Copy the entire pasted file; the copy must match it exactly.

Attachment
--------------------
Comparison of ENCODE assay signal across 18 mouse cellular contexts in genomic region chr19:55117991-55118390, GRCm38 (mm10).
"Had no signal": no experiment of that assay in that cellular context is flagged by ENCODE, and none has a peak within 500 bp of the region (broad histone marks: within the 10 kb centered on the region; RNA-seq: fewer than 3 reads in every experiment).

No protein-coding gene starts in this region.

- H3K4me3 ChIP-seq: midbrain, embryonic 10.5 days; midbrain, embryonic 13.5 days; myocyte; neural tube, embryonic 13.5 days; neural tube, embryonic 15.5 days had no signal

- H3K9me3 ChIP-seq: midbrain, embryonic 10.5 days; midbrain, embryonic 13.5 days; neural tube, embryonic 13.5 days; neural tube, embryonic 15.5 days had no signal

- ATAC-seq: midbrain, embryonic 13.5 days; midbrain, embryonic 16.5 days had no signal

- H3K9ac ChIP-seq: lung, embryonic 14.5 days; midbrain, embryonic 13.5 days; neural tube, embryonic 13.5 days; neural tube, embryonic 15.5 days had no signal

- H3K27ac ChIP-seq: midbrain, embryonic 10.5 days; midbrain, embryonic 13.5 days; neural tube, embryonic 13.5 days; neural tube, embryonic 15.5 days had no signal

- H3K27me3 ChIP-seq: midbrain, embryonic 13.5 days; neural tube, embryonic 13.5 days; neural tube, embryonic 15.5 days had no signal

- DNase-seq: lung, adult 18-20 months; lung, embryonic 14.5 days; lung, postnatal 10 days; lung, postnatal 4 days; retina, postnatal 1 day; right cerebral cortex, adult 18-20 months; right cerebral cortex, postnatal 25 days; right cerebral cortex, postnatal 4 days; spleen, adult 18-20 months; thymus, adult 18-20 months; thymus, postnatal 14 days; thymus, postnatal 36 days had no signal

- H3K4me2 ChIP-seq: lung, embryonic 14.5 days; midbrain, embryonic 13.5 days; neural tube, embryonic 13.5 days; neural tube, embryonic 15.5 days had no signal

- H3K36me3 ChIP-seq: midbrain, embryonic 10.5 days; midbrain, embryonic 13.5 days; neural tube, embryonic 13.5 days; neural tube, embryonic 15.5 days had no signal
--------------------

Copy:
Comparison of ENCODE assay signal across 18 mouse cellular contexts in genomic region chr19:55117991-55118390, GRCm38 (mm10).
"Had no signal": no experiment of that assay in that cellular context is flagged by ENCODE, and none has a peak within 500 bp of the region (broad histone marks: within the 10 kb centered on the region; RNA-seq: fewer than 3 reads in every experiment).

No protein-coding gene starts in this region.

- H3K4me3 ChIP-seq: midbrain, embryonic 10.5 days; midbrain, embryonic 13.5 days; myocyte; neural tube, embryonic 13.5 days; neural tube, embryonic 15.5 days had no signal

- H3K9me3 ChIP-seq: midbrain, embryonic 10.5 days; midbrain, embryonic 13.5 days; neural tube, embryonic 13.5 days; neural tube, embryonic 15.5 days had no signal

- ATAC-seq: midbrain, embryonic 13.5 days; midbrain, embryonic 16.5 days had no signal

- H3K9ac ChIP-seq: lung, embryonic 14.5 days; midbrain, embryonic 13.5 days; neural tube, embryonic 13.5 days; neural tube, embryonic 15.5 days had no signal

- H3K27ac ChIP-seq: midbrain, embryonic 10.5 days; midbrain, embryonic 13.5 days; neural tube, embryonic 13.5 days; neural tube, embryonic 15.5 days had no signal

- H3K27me3 ChIP-seq: midbrain, embryonic 13.5 days; neural tube, embryonic 13.5 days; neural tube, embryonic 15.5 days had no signal

- DNase-seq: lung, adult 18-20 months; lung, embryonic 14.5 days; lung, postnatal 10 days; lung, postnatal 4 days; retina, postnatal 1 day; right cerebral cortex, adult 18-20 months; right cerebral cortex, postnatal 25 days; right cerebral cortex, postnatal 4 days; spleen, adult 18-20 months; thymus, adult 18-20 months; thymus, postnatal 14 days; thymus, postnatal 36 days had no signal

- H3K4me2 ChIP-seq: lung, embryonic 14.5 days; midbrain, embryonic 13.5 days; neural tube, embryonic 13.5 days; neural tube, embryonic 15.5 days had no signal

- H3K36me3 ChIP-seq: midbrain, embryonic 10.5 days; midbrain, embryonic 13.5 days; neural tube, embryonic 13.5 days; neural tube, embryonic 15.5 days had no signal